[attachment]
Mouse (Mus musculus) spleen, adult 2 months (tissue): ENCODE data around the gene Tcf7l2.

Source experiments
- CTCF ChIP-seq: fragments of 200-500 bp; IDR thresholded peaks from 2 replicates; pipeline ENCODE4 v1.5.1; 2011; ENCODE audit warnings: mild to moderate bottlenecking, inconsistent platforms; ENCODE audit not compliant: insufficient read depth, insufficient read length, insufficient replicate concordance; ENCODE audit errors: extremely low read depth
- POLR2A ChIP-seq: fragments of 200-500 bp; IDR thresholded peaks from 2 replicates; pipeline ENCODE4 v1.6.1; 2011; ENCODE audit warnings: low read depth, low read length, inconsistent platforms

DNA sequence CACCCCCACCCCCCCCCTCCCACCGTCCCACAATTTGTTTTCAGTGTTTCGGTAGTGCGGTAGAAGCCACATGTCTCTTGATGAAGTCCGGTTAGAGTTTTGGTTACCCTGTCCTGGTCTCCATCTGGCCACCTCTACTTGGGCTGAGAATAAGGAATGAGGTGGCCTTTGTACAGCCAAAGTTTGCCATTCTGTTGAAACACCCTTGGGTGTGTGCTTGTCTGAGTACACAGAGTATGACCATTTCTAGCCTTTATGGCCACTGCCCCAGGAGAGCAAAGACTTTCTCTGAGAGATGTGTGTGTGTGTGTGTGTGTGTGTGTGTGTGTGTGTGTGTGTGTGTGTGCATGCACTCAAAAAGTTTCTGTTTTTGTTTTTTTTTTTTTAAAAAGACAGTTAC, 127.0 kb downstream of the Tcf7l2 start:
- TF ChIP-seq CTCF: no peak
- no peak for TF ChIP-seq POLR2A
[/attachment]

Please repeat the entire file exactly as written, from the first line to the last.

Mouse (Mus musculus) spleen, adult 2 months (tissue): ENCODE data around the gene Tcf7l2.

Source experiments
- CTCF ChIP-seq: fragments of 200-500 bp; IDR thresholded peaks from 2 replicates; pipeline ENCODE4 v1.5.1; 2011; ENCODE audit warnings: mild to moderate bottlenecking, inconsistent platforms; ENCODE audit not compliant: insufficient read depth, insufficient read length, insufficient replicate concordance; ENCODE audit errors: extremely low read depth
- POLR2A ChIP-seq: fragments of 200-500 bp; IDR thresholded peaks from 2 replicates; pipeline ENCODE4 v1.6.1; 2011; ENCODE audit warnings: low read depth, low read length, inconsistent platforms

DNA sequence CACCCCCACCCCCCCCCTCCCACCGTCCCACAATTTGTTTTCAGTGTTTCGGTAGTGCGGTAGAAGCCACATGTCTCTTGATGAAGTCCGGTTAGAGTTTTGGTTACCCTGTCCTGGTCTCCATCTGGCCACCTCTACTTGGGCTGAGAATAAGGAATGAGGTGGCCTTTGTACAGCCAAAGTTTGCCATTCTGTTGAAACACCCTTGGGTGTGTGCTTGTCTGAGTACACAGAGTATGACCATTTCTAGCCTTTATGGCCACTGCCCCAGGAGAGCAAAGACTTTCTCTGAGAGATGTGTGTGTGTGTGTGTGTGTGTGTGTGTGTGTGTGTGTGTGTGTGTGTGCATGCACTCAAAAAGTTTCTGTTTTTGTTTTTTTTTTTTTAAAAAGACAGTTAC, 127.0 kb downstream of the Tcf7l2 start:
- TF ChIP-seq CTCF: no peak
- no peak for TF ChIP-seq POLR2A